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Louisiana Pastor Gives Mind-Numbing Answer After CNN Host Asks Him How Packing People Into Church During Pandemic Is 'Pro-Life'

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As Louisiana nears 15,000 confirmed cases of the virus and clears 500 deaths—the 5th highest of all U.S. states in that category—it would make sense to limit all gatherings above 10 people.

This guidance was delivered by the CDC.

One Evangelical Christian church is ignoring that guidance however.


Louisiana Governor John Bel Edwards issued a statewide "Stay At Home" order on March 22. But Tony Spell, leader of the Life Tabernacle Church continues to press on with church services that draw crowds in the thousands.

During an interview with CNN's Victor Blackwell, Spell proudly shared that the previous week's Sunday service included over 1,800 people. That service occurred eight days after Governor Edwards' order.

Spell described the 27 buses that cover a 50-mile radius of churchgoers, carting them in to "feed them both natural food and spiritual food."

Blackwell pressed Spell on his decision to disregard the governor's guidance, confronting the pastor's ethics from a variety of angles.

Blackwell presses pastor: How can you be pro-life and keep your church open? youtu.be

When Blackwell first raised the possibility that such large gatherings endanger the parishioners' health, Spell managed to support scientists' view of the virus and disregard their advice completely.

"We believe the science of this."
"However, we do have a command from God and there are no governing bodies that can tell us we cannot gather and worship freely."

Blackwell then took a more provocative tactic, applying the Evangelical Christian devotion to being "Pro-Life."

"How is this a pro-life stance to put people in jeopardy of contracting a disease, getting a virus that has no treatment, no cure, often has no symptoms and has killed more than [8,500 people in the U.S.] in five weeks?"

Again, Spell was not phased and responded without any hesitation.

"If they have fears of the virus, the church is more essential now than ever...to let them know there is a physician in Jesus Christ."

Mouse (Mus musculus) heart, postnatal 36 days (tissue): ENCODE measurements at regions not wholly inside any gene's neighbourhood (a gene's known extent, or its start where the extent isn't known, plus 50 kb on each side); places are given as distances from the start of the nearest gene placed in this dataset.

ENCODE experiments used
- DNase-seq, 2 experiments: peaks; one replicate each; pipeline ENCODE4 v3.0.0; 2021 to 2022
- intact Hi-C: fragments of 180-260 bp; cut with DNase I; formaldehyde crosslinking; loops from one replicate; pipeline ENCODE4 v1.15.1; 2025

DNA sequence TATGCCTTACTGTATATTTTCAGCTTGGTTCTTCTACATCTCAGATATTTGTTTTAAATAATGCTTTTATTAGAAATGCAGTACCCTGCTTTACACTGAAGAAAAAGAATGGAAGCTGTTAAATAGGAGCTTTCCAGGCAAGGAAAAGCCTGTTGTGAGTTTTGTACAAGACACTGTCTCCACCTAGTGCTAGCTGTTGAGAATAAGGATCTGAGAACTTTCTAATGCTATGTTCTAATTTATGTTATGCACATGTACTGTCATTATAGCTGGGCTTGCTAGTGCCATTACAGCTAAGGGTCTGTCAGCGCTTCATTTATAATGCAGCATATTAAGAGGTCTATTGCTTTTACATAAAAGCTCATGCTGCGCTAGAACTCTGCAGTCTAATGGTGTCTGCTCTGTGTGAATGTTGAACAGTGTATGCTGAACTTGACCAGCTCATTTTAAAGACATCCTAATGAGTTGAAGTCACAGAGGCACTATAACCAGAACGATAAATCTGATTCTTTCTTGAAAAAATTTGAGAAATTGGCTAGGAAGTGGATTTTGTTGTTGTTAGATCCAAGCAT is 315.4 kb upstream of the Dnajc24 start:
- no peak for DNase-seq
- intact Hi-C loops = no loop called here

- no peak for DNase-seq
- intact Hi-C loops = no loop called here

"We were supposed to be at a million and half body bags. We're at 8,400. So the narrative is false, Victor."

Clearly coming up against a wall, Blackwell moved on to the very pragmatic legal ramifications of Spell's decision to disregard the Governor's direction.


On March 31st, during the week between that 1,800-strong Sunday service and the CNN interview, Spell was arrested and charged with six misdemeanor counts of violating the governor's order.

When Blackwell brought up those citations, Spell became defensive.

"This is an attack on religious liberty in the greatest nation in the world."

Twitter had some choice words for Spell's behavior and rationale, as well as those flocking to his church.





Governor Edwards' legal recourse is only so powerful.

Spell held service just after the interview with Blackwell, drawing crowds that still numbered in the hundreds, Reuters reported.




As many governors across the U.S. have discovered, Edwards' final recourse remains a simple, repeated plea to the people of Louisiana to follow the rules, as he told Associated Press.

"I'm going to appeal to them one more time: Please stop what you're doing."
"The overwhelming majority of our faith leaders have found other ways to engage with their parishioners."

Many churches are gathering online to keep their parishioners safe.

People wonder if the inability to pass the collection plate in an online setting is bigger motivation for some of those churches insisting on not only holding services, but sending buses to bring cash—people—to their church.

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